Factors associated with needle sharing among people who inject drugs in Yunnan, China: A combined network and regression analysis

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Background: Network analyses have been widely utilized to evaluate large datasets, but have not yet been used to explore factors associated with risk behaviours. In combination with traditional regression analysis, network analyses may provide useful information and highlight key factors for reducing needle sharing behaviours among people who inject drugs (PWID). Methods: Sociodemographic data, and information on injection behaviour and sexual practices were collected from a cross-sectional survey that was conducted with PWID in five prefectures of Yunnan province, China. A combination of logistic regression and correlation network analyses were used to explore key factors for reducing needle-sharing behaviours among PWID. Results: In a total of 1 049 PWID, 37.5 % had a history of needle or syringe sharing. The logistic analysis showed that Zhaotong, Qujing, Dehong, or Lincang residents, diazepam use, longer injection duration, needle reuse, and infection with HIV, viral hepatitis, tuberculosis and/or malaria were independently associated with needle sharing. The correlation network analyses showed that, compared to PWID who had never shared needles, PWID who did share needles would achieve harm reduction goals faster and more permanently. HIV serostatus and marital status were found to be closely associated with other risk factors. By combining regression analyses with network analyses, it was shown that PWID who are HIV seropositive will be an ideal target group for harm reduction programs. Conclusion: Needle-sharing behaviours are common among PWID in Yunnan, and harm reduction programs may help PWID who are HIV seropositive reduce risk behaviours and prevent blood borne diseases.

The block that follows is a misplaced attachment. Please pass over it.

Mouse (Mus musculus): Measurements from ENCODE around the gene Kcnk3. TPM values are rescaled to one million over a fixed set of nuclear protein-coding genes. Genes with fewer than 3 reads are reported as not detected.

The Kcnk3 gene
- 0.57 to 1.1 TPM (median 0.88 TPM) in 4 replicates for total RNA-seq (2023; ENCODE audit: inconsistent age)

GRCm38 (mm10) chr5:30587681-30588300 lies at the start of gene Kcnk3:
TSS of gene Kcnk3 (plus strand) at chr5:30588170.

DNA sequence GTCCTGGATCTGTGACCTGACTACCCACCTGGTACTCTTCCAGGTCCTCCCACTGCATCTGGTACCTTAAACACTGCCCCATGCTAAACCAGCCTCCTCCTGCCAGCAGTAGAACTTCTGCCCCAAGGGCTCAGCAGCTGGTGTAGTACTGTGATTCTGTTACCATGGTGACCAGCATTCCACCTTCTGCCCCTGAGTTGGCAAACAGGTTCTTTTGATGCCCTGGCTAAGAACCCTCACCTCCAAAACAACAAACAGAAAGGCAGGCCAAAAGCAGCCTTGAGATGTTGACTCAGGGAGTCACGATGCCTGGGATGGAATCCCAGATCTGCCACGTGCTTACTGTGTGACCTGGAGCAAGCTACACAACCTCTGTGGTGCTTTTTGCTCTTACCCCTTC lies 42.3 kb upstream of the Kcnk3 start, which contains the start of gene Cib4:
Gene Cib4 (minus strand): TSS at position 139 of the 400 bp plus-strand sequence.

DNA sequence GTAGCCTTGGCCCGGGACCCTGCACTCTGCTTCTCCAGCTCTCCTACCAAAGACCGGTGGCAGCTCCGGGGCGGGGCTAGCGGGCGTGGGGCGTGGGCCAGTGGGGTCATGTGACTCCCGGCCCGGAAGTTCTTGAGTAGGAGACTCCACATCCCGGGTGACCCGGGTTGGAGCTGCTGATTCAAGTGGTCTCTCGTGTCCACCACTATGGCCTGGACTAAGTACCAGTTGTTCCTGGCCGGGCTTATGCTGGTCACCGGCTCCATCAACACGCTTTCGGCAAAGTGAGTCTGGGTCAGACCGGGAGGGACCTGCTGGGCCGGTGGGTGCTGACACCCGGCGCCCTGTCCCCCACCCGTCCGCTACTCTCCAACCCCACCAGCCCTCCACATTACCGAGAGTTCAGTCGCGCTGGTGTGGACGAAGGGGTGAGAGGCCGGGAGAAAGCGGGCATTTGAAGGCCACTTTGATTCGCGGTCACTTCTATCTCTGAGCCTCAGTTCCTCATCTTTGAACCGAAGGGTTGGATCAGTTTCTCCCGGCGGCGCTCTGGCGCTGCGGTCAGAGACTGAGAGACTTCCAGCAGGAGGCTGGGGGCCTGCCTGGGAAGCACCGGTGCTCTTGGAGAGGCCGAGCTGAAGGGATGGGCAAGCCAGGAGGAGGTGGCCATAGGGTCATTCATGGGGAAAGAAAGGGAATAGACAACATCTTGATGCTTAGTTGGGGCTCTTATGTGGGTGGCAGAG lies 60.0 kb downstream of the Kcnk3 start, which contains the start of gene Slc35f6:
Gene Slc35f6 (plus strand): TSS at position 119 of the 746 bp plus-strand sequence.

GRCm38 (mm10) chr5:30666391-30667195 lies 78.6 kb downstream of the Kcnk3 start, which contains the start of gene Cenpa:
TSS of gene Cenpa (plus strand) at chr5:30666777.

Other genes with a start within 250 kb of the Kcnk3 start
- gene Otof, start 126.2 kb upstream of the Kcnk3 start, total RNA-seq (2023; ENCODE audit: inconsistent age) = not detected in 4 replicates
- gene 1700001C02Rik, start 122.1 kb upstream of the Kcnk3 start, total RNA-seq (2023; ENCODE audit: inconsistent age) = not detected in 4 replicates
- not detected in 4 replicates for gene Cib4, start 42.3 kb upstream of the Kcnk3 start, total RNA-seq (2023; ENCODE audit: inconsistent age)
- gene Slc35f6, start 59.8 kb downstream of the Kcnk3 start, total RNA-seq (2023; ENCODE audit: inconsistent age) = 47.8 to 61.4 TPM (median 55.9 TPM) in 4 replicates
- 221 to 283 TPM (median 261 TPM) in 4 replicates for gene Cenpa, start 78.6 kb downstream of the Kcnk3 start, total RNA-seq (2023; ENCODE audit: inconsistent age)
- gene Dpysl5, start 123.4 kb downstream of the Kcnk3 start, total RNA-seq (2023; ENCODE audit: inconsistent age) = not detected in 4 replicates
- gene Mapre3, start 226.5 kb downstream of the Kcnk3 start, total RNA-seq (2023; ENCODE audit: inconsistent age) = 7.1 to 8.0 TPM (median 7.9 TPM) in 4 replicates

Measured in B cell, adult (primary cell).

Chen, X., Zhu, L., Zhou, Y. H., Liu, F. L., Li, H., Yao, Z. H., … Zheng, Y. T. (2016). Factors associated with needle sharing among people who inject drugs in Yunnan, China: A combined network and regression analysis. Infectious Diseases of Poverty, 5(1). https://doi.org/10.1186/s40249-016-0169-y

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